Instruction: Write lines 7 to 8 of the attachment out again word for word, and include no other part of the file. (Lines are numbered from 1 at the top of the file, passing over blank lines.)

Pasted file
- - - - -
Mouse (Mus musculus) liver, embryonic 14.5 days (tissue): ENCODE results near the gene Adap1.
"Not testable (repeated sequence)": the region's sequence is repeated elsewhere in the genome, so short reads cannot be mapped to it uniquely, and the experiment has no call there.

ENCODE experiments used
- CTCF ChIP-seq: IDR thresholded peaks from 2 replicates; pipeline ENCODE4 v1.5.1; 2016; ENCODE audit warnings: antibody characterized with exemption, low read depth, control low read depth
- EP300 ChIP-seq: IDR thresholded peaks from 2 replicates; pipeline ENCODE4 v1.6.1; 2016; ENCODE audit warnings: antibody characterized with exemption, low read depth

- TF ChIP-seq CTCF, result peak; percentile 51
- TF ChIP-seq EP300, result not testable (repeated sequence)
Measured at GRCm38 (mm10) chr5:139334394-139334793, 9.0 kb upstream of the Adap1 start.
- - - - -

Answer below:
- TF ChIP-seq EP300, result not testable (repeated sequence)
Measured at GRCm38 (mm10) chr5:139334394-139334793, 9.0 kb upstream of the Adap1 start.